As controversy swirled over the shocking first report of the parliamentary Committee on Public Enterprises and the government’s inaction on it, COPE yesterday issued an even more shocking second report disclosing financial malpractices to the tune of a staggering six billion rupees in another 20 state institutions.
In this second report, COPE Chairman Wijeyadasa Rajapaksa said the Foreign Employment Bureau had failed to pay compensation to 11,130 repatriated workers affected by the Kuwaiti war of 1991, despite Rs.1.6 billion being allocated to it for this purpose. Mr. Rajapaksa described this as a matter of grave concern.
He said COPE had examined allegations of financial frauds at the National Housing Development Authority which had sold a land belonging to it at Kirimandala Mawatha in Narahenpita for a mere Rs.75 million while its actual value was about Rs.4,000 million. There was no cabinet approval for this sale.
The report said that in another instance the Authority had put up 35 houses on a land in Kandy which did not belong to it.
“This is another case of blatant waste of public funds,” the COPE Chairman said.
He said the Authority had sold an apartment in the Liberty Plaza shopping complex for Rs. 7.5 million while its value was Rs. 111 million.
Referring to the Sri Lanka Cashew Corporation, he said it was a ‘white elephant’ which did little that was productive and failed to achieve its targets.
The COPE Chairman said the National Gem and Jewellery Authority was another state body which did not make a contribution towards the development of the country.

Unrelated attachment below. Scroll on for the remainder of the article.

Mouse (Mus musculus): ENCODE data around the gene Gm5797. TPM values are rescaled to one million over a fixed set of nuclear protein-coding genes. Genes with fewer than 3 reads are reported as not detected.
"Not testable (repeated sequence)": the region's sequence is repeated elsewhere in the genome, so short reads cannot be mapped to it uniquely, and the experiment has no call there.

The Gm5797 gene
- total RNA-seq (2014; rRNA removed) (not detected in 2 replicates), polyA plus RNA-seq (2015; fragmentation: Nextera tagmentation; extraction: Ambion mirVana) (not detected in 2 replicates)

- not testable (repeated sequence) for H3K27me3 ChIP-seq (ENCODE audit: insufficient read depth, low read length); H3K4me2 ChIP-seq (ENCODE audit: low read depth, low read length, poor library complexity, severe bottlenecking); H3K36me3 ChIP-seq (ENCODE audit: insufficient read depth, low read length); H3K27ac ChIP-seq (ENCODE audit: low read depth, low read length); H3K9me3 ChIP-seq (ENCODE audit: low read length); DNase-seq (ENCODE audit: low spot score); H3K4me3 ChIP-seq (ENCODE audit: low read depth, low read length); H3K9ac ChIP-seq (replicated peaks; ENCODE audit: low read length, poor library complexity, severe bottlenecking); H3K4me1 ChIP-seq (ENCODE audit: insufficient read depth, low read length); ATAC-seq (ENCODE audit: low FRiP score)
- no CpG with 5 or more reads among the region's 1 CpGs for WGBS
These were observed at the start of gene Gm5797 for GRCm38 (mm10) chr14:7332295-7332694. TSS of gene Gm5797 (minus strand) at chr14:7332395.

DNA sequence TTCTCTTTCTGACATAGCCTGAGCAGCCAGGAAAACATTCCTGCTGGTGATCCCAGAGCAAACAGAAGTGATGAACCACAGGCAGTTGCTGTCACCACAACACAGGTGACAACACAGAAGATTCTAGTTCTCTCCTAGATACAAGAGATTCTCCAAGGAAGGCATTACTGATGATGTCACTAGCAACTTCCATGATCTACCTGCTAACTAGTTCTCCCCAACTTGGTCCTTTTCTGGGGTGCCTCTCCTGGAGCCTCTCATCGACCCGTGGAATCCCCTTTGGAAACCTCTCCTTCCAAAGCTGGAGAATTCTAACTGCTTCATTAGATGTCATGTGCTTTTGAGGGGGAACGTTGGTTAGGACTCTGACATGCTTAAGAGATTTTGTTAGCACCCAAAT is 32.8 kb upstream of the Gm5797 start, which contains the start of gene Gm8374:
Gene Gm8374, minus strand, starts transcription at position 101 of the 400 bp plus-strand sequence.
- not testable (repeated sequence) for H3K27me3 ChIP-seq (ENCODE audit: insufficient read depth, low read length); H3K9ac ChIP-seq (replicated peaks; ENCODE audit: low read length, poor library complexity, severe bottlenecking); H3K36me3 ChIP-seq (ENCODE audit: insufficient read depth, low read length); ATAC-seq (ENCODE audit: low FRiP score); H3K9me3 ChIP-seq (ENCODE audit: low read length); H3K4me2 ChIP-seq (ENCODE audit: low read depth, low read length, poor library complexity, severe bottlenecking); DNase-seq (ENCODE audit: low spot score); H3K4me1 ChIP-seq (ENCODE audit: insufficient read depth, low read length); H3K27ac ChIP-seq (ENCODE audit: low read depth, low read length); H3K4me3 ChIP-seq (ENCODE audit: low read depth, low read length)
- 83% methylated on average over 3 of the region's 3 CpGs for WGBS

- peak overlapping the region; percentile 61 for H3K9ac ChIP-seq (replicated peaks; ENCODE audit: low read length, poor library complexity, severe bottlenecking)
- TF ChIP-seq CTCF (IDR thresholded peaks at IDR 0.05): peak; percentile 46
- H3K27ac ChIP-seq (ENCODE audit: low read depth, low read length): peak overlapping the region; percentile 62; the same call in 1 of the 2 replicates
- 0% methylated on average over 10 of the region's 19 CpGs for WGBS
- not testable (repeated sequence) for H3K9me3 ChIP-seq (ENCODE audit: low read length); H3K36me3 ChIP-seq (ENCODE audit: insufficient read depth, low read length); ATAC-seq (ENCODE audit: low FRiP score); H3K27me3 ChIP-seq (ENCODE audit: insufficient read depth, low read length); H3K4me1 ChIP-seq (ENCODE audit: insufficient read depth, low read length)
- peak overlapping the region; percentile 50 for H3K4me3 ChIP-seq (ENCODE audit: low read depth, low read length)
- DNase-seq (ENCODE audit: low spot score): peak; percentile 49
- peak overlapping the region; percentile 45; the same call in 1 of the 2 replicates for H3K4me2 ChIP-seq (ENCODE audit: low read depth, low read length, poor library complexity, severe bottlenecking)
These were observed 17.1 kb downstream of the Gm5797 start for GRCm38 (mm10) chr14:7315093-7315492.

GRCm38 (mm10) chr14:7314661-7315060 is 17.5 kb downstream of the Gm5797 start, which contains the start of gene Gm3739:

The report said the Authority lacked vision and an action plan and was managed inefficiently. Mr. Rajapaksa said Rs.92 million had been allocated in 2001 to establish a laboratory to test gems and assess their values.
“So far little has been done and as a result, the government has lost a large amount of income”, he said.
Mr. Rajapakse said because of the inefficiency of the Coconut Development Board the revenue accumulated through coconut exports had declined by 33 percent from 2000 to date, however, the expenditure of the Board had increased by 107 percent.
COPE found the Exports Development Board and the Building Material Corporation as two other state bodies being managed without proper plans to serve the interests of the country.
The report said the National Transport Commission had issued 442 route permits deviating from the usual legal procedure.
The COPE also reported on financial irregularities at the Associated Newspapers of Ceylon Ltd., Sri Lanka Rupavahini Corporation, Sri Lanka Broadcasting Corporation, the Consumer Affairs Authority and the Mahapola Higher Education Trust Fund. Mr.Rajapaksa said the country had lost around Rs.1,200 million because of an online lottery started by using monies form the Mahapola Fund.
“The Mahapola Fund was started by the late Minister Lalith Athulathmudali to promote welfare facilities to students.
Its monies have been used for the online lottery even without approval from the Attorney General,” he said.
COPE submitted its first report on January last year.
There has been widespread criticism against the government for failing to take action against errant politicians and officials involved in instances of corruption.
Parliament had a full-days debate on the first report with the Chief Government Whip Jeyaraj Fernandopulle agreeing to have a two-day debate on the second report.